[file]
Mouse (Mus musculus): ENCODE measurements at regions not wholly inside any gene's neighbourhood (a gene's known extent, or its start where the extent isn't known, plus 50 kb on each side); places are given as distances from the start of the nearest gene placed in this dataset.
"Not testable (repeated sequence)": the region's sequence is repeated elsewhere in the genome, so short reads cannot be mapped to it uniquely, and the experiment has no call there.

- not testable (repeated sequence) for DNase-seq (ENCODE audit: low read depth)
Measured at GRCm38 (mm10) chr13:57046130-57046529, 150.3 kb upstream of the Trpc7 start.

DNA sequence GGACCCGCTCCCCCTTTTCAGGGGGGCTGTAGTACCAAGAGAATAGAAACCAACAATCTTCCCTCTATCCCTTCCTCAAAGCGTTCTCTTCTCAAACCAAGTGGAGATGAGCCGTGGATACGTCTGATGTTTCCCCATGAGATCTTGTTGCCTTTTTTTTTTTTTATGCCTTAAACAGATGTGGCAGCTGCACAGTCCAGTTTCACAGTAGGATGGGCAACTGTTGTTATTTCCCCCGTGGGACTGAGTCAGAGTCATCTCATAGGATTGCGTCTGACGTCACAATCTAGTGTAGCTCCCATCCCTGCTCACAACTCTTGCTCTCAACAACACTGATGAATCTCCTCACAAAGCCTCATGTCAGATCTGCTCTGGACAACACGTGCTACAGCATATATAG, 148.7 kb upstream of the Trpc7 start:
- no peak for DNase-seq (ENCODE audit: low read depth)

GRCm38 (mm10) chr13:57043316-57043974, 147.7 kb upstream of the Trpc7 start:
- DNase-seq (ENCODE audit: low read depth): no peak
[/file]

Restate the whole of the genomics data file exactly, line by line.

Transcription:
Mouse (Mus musculus): ENCODE measurements at regions not wholly inside any gene's neighbourhood (a gene's known extent, or its start where the extent isn't known, plus 50 kb on each side); places are given as distances from the start of the nearest gene placed in this dataset.
"Not testable (repeated sequence)": the region's sequence is repeated elsewhere in the genome, so short reads cannot be mapped to it uniquely, and the experiment has no call there.

- not testable (repeated sequence) for DNase-seq (ENCODE audit: low read depth)
Measured at GRCm38 (mm10) chr13:57046130-57046529, 150.3 kb upstream of the Trpc7 start.

DNA sequence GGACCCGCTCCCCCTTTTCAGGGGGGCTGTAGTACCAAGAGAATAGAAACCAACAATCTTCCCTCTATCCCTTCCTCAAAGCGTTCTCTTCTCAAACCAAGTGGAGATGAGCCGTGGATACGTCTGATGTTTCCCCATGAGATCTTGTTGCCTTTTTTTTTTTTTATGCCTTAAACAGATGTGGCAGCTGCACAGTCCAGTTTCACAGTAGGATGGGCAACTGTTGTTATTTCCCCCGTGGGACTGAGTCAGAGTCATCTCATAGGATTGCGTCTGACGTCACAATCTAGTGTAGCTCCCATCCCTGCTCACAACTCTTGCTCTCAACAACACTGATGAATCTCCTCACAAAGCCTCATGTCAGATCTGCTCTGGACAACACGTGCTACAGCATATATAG, 148.7 kb upstream of the Trpc7 start:
- no peak for DNase-seq (ENCODE audit: low read depth)

GRCm38 (mm10) chr13:57043316-57043974, 147.7 kb upstream of the Trpc7 start:
- DNase-seq (ENCODE audit: low read depth): no peak